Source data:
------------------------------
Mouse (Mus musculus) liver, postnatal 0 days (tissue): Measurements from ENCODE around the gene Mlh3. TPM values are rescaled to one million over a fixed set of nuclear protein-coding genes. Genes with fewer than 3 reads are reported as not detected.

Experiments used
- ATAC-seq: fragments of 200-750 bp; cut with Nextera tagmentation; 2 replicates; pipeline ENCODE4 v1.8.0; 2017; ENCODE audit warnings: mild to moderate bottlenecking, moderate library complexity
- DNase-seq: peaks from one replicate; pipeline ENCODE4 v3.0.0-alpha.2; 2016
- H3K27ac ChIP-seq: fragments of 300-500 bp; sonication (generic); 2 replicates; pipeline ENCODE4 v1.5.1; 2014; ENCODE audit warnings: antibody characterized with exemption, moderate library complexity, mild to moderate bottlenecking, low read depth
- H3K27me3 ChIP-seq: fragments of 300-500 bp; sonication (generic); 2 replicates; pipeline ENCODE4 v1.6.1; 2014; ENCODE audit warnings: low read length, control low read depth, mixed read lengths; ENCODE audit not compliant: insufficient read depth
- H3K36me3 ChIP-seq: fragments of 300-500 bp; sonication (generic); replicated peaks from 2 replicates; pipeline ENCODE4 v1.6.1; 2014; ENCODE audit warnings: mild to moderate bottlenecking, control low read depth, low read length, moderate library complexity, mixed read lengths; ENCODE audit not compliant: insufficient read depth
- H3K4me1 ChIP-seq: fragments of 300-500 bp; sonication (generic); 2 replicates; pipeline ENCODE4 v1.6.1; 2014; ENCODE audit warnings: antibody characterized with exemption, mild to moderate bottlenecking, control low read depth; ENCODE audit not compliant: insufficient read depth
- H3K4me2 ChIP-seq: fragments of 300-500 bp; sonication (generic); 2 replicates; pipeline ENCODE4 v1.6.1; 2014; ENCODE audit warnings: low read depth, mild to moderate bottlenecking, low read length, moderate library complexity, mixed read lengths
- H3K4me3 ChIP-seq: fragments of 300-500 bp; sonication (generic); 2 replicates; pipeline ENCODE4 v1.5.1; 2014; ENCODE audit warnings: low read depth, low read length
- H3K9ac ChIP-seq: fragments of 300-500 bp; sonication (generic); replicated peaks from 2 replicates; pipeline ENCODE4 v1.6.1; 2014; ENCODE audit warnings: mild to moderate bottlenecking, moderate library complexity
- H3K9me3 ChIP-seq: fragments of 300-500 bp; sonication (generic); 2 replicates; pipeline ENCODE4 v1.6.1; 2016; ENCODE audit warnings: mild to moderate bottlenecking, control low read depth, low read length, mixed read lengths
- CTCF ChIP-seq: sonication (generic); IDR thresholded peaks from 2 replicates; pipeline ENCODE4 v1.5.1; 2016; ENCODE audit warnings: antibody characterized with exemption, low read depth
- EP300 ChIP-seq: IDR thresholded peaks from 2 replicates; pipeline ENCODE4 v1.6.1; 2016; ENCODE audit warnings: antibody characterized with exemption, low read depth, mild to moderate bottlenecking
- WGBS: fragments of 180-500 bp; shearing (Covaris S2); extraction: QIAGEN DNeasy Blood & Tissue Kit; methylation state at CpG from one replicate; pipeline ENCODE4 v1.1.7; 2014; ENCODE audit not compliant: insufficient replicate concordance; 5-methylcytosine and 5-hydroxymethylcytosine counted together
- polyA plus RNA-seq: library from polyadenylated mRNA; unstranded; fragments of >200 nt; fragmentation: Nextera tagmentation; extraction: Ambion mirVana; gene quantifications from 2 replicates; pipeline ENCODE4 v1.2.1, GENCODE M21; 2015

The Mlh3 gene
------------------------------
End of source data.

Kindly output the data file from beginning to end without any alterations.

Mouse (Mus musculus) liver, postnatal 0 days (tissue): Measurements from ENCODE around the gene Mlh3. TPM values are rescaled to one million over a fixed set of nuclear protein-coding genes. Genes with fewer than 3 reads are reported as not detected.

Experiments used
- ATAC-seq: fragments of 200-750 bp; cut with Nextera tagmentation; 2 replicates; pipeline ENCODE4 v1.8.0; 2017; ENCODE audit warnings: mild to moderate bottlenecking, moderate library complexity
- DNase-seq: peaks from one replicate; pipeline ENCODE4 v3.0.0-alpha.2; 2016
- H3K27ac ChIP-seq: fragments of 300-500 bp; sonication (generic); 2 replicates; pipeline ENCODE4 v1.5.1; 2014; ENCODE audit warnings: antibody characterized with exemption, moderate library complexity, mild to moderate bottlenecking, low read depth
- H3K27me3 ChIP-seq: fragments of 300-500 bp; sonication (generic); 2 replicates; pipeline ENCODE4 v1.6.1; 2014; ENCODE audit warnings: low read length, control low read depth, mixed read lengths; ENCODE audit not compliant: insufficient read depth
- H3K36me3 ChIP-seq: fragments of 300-500 bp; sonication (generic); replicated peaks from 2 replicates; pipeline ENCODE4 v1.6.1; 2014; ENCODE audit warnings: mild to moderate bottlenecking, control low read depth, low read length, moderate library complexity, mixed read lengths; ENCODE audit not compliant: insufficient read depth
- H3K4me1 ChIP-seq: fragments of 300-500 bp; sonication (generic); 2 replicates; pipeline ENCODE4 v1.6.1; 2014; ENCODE audit warnings: antibody characterized with exemption, mild to moderate bottlenecking, control low read depth; ENCODE audit not compliant: insufficient read depth
- H3K4me2 ChIP-seq: fragments of 300-500 bp; sonication (generic); 2 replicates; pipeline ENCODE4 v1.6.1; 2014; ENCODE audit warnings: low read depth, mild to moderate bottlenecking, low read length, moderate library complexity, mixed read lengths
- H3K4me3 ChIP-seq: fragments of 300-500 bp; sonication (generic); 2 replicates; pipeline ENCODE4 v1.5.1; 2014; ENCODE audit warnings: low read depth, low read length
- H3K9ac ChIP-seq: fragments of 300-500 bp; sonication (generic); replicated peaks from 2 replicates; pipeline ENCODE4 v1.6.1; 2014; ENCODE audit warnings: mild to moderate bottlenecking, moderate library complexity
- H3K9me3 ChIP-seq: fragments of 300-500 bp; sonication (generic); 2 replicates; pipeline ENCODE4 v1.6.1; 2016; ENCODE audit warnings: mild to moderate bottlenecking, control low read depth, low read length, mixed read lengths
- CTCF ChIP-seq: sonication (generic); IDR thresholded peaks from 2 replicates; pipeline ENCODE4 v1.5.1; 2016; ENCODE audit warnings: antibody characterized with exemption, low read depth
- EP300 ChIP-seq: IDR thresholded peaks from 2 replicates; pipeline ENCODE4 v1.6.1; 2016; ENCODE audit warnings: antibody characterized with exemption, low read depth, mild to moderate bottlenecking
- WGBS: fragments of 180-500 bp; shearing (Covaris S2); extraction: QIAGEN DNeasy Blood & Tissue Kit; methylation state at CpG from one replicate; pipeline ENCODE4 v1.1.7; 2014; ENCODE audit not compliant: insufficient replicate concordance; 5-methylcytosine and 5-hydroxymethylcytosine counted together
- polyA plus RNA-seq: library from polyadenylated mRNA; unstranded; fragments of >200 nt; fragmentation: Nextera tagmentation; extraction: Ambion mirVana; gene quantifications from 2 replicates; pipeline ENCODE4 v1.2.1, GENCODE M21; 2015

The Mlh3 gene